For some Wheel House clients, it took some gentle encouragement via e-mail, offers, and other clients, to get them to take the new TRX and core strength classes.
“It was interesting to see how some existing members that were used to TRX workouts were unwilling to try the new Strength and Circuit classes given they were unfamiliar with using the new equipment or class formats. These hesitations were overcome when other members started to rave about the new classes and machines, which suddenly opened up a whole new workout routine to them.”
Build out your strategy and communicate frequently with staff and clients.
Maqsood advised, “Make sure you have a clear strategy laid out that clearly addresses what you are introducing, why it is needed, its benefit to members, impact to the studio for staffing, training and front desk, cost, potential revenue etc. Ensure there is proper communication with a clearly defined roadmap of key dates that the front desk team, managers and instructors understand. Communicate often with members via email campaigns and get them excited or talking about the changes and the benefit they get. Once your program is launched, don’t be shy of making further modifications. The key is to be open to feedback – good or bad – and to listen to what is being said.”
Where: Toronto, ON, Canada
Opened with: Yoga
Added: Pilates, Meditation & Barre
889 Yoga opened in 2007 as a yoga studio, but in an effort to continually evolve and grow their community, they took feedback from clients directly and sensed client needs by observing and listening in classes. That led them to add Pilates classes, meditation, and, most recently, barre.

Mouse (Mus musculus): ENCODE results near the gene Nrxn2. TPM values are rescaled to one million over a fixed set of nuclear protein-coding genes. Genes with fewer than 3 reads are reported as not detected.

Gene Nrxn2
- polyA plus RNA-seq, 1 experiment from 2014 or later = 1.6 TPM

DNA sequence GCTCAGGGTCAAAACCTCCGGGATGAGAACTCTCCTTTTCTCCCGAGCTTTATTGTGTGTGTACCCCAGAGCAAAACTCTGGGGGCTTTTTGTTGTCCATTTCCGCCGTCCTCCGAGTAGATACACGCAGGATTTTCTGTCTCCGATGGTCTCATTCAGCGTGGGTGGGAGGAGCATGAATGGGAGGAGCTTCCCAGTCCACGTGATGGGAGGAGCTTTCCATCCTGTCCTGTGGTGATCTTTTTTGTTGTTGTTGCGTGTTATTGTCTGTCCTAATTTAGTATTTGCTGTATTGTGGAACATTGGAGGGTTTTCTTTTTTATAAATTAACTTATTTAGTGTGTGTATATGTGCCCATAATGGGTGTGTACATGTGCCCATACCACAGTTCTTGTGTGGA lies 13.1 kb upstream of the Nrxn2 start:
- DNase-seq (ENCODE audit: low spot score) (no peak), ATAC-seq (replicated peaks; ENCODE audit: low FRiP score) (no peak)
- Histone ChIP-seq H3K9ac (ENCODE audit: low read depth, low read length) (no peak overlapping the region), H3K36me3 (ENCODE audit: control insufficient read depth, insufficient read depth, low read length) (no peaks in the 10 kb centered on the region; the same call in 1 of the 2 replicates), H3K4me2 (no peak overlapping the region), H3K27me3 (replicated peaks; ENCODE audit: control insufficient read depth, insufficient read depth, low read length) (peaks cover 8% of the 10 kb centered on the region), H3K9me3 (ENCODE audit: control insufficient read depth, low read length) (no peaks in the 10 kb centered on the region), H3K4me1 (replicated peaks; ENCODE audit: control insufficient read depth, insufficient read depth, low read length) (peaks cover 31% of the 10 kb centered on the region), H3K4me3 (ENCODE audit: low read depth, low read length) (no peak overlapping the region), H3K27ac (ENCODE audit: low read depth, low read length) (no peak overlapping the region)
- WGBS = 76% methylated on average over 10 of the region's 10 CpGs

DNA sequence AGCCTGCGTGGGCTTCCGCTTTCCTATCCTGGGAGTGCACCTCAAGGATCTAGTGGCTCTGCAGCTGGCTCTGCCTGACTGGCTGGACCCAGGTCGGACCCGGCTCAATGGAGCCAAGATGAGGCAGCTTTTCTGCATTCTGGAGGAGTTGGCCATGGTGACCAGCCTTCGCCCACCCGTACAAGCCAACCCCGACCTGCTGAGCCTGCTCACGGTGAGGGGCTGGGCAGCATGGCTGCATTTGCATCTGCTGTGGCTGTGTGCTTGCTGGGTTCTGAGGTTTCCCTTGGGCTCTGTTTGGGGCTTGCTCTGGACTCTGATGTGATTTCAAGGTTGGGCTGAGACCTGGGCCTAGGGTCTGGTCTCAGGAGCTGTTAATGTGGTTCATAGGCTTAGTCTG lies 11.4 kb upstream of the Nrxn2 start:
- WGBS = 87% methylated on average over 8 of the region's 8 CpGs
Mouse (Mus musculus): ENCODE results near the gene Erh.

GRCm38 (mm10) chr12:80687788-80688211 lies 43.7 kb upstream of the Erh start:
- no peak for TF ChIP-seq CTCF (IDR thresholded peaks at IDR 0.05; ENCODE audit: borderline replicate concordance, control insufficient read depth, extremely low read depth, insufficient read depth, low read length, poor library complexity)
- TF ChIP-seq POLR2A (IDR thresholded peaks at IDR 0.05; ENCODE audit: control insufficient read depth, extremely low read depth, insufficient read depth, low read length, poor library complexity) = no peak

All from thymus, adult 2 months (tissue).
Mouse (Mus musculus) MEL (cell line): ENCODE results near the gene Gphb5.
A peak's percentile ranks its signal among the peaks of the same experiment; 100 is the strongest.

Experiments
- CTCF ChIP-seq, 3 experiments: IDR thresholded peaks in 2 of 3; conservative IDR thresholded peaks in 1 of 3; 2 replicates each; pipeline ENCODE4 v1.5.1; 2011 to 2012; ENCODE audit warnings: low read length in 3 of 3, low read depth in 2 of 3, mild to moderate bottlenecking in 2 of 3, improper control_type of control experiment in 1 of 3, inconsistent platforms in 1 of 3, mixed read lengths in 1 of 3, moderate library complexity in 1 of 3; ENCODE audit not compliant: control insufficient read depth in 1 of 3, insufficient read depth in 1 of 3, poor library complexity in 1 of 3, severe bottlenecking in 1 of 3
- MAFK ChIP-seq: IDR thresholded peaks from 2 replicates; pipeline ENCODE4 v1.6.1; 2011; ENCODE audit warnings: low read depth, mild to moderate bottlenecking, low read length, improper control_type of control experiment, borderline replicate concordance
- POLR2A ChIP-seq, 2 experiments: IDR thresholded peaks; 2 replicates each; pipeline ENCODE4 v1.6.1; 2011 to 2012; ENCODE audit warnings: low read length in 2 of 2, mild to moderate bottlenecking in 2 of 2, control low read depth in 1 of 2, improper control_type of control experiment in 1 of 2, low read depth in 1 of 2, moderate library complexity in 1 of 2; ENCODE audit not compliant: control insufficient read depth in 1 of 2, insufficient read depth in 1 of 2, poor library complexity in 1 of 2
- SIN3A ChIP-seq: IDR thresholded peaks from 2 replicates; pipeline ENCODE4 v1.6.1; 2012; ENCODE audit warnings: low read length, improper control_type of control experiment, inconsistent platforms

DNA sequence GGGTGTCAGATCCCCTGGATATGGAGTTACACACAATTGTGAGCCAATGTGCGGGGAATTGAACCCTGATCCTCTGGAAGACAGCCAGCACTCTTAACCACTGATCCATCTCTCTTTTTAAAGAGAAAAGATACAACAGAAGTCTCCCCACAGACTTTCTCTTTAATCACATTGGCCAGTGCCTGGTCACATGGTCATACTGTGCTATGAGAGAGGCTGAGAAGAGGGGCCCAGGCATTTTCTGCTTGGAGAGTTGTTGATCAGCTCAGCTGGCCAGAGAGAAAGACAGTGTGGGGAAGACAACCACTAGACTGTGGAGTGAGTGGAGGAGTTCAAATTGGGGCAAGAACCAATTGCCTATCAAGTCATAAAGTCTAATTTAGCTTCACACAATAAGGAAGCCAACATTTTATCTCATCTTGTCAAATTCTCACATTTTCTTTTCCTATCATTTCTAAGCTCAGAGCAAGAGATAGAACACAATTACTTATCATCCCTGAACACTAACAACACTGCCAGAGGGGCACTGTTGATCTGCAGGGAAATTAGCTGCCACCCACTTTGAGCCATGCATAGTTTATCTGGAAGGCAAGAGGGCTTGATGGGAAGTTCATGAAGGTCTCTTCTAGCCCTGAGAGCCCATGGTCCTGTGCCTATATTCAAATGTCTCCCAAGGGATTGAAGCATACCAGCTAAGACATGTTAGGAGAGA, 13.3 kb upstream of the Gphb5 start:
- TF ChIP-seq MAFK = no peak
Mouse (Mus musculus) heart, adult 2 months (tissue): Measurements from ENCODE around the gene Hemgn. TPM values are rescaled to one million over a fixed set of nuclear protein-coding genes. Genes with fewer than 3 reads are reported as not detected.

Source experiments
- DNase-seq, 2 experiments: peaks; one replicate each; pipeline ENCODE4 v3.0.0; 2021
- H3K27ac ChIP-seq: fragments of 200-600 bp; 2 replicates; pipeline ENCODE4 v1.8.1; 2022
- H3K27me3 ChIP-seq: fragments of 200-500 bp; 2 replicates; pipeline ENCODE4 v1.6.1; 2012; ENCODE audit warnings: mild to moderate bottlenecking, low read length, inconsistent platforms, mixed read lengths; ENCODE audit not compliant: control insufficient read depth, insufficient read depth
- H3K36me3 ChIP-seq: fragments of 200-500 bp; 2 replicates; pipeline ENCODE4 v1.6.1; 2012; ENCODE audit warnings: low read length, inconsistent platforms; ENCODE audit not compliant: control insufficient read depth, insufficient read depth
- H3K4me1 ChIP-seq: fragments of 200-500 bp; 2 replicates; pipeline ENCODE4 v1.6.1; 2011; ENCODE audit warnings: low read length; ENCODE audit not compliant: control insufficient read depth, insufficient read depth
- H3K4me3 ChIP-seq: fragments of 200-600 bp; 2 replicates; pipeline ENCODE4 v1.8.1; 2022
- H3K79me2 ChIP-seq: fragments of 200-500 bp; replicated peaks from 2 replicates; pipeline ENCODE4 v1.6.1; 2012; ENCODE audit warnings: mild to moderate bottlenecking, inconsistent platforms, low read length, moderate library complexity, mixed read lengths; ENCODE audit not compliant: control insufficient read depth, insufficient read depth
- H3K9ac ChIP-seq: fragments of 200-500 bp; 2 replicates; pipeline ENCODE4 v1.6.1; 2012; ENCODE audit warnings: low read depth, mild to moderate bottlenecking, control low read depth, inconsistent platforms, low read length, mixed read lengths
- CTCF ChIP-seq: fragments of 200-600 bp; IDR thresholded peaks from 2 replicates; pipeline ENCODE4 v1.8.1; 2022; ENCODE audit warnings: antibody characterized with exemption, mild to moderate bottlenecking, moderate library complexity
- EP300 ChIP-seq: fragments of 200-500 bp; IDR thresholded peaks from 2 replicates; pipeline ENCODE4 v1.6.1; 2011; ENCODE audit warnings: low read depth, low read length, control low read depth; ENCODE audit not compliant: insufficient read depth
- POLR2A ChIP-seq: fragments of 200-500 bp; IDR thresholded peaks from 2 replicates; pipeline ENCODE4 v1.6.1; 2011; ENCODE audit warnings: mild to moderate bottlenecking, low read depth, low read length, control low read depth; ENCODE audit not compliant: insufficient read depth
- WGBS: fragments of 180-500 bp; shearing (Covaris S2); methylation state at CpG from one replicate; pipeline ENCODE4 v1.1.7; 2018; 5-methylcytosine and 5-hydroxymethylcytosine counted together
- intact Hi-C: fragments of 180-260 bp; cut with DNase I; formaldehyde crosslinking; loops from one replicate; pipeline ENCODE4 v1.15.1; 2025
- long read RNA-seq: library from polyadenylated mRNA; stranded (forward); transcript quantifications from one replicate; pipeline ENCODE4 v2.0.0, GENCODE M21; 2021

Community Director Kerry Heming explained, “There are times when we know what our clients want before they do! For about a year now we have really been feeling a fitness focus from the community and have been hearing guests say that they want more, but they weren’t exactly sure of what. We thought barre would be the perfect complement to our guests’ weekly Pilates/yoga/meditation routine, and we were right! Our Barre program has contributed significantly to the overall growth of the business. In just a few months, the program has grown from 5 classes a week to 10 classes a week, and we have just recently launched the addition of pre- and post-natal barre classes, based on feedback from our mama community.”
But it is not just client feedback that has guided 889 Studio to expand its offerings to include other workout genres—they encourage their instructors to share their ideas for classes and to incorporate their own talents and passions into their teaching, which led the studio to add new workout genres over the years.
“It is really important to us that our teachers feel valued and love what they are teaching, versus us telling them what they should be teaching. When we give our teachers the space to showcase their true talents and passions, we see them thrive and it is such a beautiful thing!”
Keep lines of communication with clients and staff open and don’t be afraid to take a risk.
Heming’s advice: “Check in with your guests and teachers often and always! This will make relationships stronger and ensure others that you are making an effort to give them the service and opportunities they desire. If you have a solid action plan in place and all of your ducks in a row, commit to your new offering and make it happen! Put some feelers out to your community and make sure interest is there. If there is even a smidgen – go for it! You can always go back to the drawing board and re-assess if need be. Being open to change and stepping out of your comfort zone often leads to growth and bigger and better opportunities.”